Rum is made from the by-products of sugar cane (especially molasses) or sometimes from fresh sugar cane juice or sugar cane syrup. Fermentation produces alcohol and, depending on the method used, distillation produces a drink with a higher alcohol content of between 65 % and 95 % by volume. Usually the rum is bottled at around 40% vol. alcohol.



The sugarcane molasses is first diluted with clean water, so that complete fermentation would result in an alcohol fraction of 7% to 8%. This solution is then fermented. Depending on the method, this takes 2 to even 12 days. Slow fermentation produces a product with more higher alcohols and esters than fast fermentation. The rum is then distilled in a so-called pot still (batch process) or a column still (continuous process). In the pot stills, which provide alcohol percentages of around 80-88%, the more aromatic rums are generally distilled. In the column stills (which typically produce up to 93-95.8% alcohol by volume), the so-called light rums. After this, the rum can still mature in wooden barrels, where the rum gets extra colour, depending on the maturation period and the degree of carbonization of the wood. In many cases, former bourbon barrels of about 200 litres, made from blak American oak, are used to ripen the rum. Rum, aged in stainless steel barrels remains colorless. To these are often added colorants, such as caramel,

Most of the light rum comes from Puerto Rico. Most dark rum comes from Jamaica, Haïti, and Martinique.

In general, the rums sold in bottles are blends. This means that various types of rum are mixed in order to obtain a constant quality of the type/brand in question, but even more in order to arrive at a product that is unique to the seller. Rum can be drunk pure or as a mix with cola (the so-called Cuba Libre or BaCo, from Bacardi-Cola). Rum can also be used for cooking and is used as a raw material in the aroma industry and in the confectionery and food industry. It is also used as a flavouring in which other aromas dissolve well, such as in the tobacco industry.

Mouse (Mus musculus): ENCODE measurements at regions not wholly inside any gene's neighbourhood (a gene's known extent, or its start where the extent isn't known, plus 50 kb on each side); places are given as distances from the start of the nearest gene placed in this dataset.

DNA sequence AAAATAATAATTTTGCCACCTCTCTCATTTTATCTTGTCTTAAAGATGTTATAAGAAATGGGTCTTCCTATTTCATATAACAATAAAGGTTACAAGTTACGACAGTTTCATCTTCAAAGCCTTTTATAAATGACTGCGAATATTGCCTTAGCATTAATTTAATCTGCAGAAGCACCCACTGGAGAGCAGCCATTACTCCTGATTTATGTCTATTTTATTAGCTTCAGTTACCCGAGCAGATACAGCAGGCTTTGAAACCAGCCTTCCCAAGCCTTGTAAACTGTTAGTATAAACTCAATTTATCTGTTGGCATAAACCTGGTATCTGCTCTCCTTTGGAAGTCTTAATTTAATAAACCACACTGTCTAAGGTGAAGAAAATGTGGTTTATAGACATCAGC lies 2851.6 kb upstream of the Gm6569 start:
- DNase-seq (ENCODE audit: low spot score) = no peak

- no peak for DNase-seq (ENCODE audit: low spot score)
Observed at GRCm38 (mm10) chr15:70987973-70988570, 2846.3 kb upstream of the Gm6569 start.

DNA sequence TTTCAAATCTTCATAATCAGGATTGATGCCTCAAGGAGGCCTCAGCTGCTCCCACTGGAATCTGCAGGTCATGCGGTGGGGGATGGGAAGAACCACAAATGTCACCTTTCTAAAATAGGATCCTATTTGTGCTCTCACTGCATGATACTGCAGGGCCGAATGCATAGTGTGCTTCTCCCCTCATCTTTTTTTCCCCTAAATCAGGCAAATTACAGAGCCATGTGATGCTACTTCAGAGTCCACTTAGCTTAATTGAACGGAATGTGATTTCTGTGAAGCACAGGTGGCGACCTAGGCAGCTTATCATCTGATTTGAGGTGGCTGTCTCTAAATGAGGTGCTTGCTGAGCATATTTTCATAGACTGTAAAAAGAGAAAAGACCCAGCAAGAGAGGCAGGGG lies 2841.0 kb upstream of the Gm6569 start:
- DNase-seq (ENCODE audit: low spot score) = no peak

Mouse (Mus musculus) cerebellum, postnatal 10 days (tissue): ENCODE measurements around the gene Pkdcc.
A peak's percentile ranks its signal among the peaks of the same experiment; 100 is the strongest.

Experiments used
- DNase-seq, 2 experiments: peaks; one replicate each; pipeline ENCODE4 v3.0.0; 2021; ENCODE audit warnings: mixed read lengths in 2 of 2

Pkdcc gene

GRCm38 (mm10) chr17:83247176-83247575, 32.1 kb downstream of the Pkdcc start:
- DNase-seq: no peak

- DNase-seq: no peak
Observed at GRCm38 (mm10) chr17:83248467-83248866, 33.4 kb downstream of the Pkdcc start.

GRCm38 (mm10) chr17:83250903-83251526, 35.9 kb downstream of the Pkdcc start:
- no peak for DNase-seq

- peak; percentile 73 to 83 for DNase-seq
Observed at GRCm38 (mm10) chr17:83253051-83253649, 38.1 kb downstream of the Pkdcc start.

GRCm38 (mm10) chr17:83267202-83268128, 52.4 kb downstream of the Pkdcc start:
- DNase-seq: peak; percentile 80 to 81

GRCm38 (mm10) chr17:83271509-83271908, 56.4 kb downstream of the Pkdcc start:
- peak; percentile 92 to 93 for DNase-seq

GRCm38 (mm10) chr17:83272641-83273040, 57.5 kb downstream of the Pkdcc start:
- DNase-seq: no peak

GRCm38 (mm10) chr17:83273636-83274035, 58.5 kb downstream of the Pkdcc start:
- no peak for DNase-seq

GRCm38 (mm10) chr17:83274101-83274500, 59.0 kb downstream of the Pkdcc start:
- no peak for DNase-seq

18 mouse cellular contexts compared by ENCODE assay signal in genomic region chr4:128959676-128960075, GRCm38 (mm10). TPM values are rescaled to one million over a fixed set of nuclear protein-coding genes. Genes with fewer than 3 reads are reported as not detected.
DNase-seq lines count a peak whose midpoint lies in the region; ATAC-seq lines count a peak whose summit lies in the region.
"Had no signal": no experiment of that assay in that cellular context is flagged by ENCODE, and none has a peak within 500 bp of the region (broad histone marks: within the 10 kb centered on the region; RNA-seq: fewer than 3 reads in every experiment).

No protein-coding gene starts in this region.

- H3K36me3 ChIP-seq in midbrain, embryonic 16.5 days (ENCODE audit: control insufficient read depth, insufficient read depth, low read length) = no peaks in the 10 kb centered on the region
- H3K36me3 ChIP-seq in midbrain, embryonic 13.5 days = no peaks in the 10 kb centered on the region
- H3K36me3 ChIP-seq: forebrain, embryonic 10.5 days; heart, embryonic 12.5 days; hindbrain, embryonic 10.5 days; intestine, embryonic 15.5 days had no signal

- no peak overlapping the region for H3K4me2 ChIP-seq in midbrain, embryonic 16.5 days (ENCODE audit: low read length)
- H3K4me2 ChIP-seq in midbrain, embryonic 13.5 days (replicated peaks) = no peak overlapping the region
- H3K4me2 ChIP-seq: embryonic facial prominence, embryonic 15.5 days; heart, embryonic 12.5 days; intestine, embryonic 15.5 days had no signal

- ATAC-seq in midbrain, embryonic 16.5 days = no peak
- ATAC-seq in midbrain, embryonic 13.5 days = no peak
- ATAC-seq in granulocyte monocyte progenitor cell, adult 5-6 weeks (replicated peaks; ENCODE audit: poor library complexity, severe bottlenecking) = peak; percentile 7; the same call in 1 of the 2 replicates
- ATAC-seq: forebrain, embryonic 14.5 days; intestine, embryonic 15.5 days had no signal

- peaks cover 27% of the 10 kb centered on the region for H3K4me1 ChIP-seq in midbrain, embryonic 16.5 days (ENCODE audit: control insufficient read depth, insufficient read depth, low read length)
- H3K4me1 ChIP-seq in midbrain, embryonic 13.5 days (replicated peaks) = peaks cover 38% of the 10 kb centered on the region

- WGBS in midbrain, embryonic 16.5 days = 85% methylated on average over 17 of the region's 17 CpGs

Sugar cane harvesting


Rum is distilled all over the world, but generally where sugar cane also grows and is therefore available. In fact, it is a by-product of cane sugar production. Each country and/or region has its own characteristic way of fermenting and distilling, which means that there is a very wide range of types of rum. There are a number of sugar cane distillates that are referred to by a different name than rum. For example, there is Cachaça, which is a sugar cane distillate, but only from Brazil. Batavia Arrak is a sugar cane distillate from Indonesië.

. Rum is according to European legislation:

A sugar cane distillate that must be distilled below 96% alcohol and have the organoleptic characteristics of rum.

Rum Distillery

The history of Rum

Caribbean rum has been exported from the islands for hundreds of years, coupled with the tropical and subtropical climates where sugar cane thrives. It was Christopher Columbus himself who first brought sugar cane to the Caribbean from the Azores. But the origins of rum are much older, dating, most experts say, over 2000 years. Sugar cane grew unbridled in parts of southern China and India, and Alexander the Great, after the conquest of India, brought him to Egypt "the weeds that give honey without the help of bees." The Muslim people of the Middle Ages, known as the Saracens, made their knowledge of distilling sugar cane to the Moors, which is arrack (sugar cane based proto-rum) and planted sugar cane in Europe sometime after Chr 636. Columbus brought sugar cane to Puerto Rico on his second trip in 1493. Later, Ponce de León, the first Spanish governor of the island, planted the first reed beds in Puerto Rico, which would soon become vital to the local economy and to the world's palate for fine spirits. Some historians speculate that Ponce de León was the legendary search for a mythical fountain of youth, in fact a much more practical search for a source of pure water to use in its distillation of rum.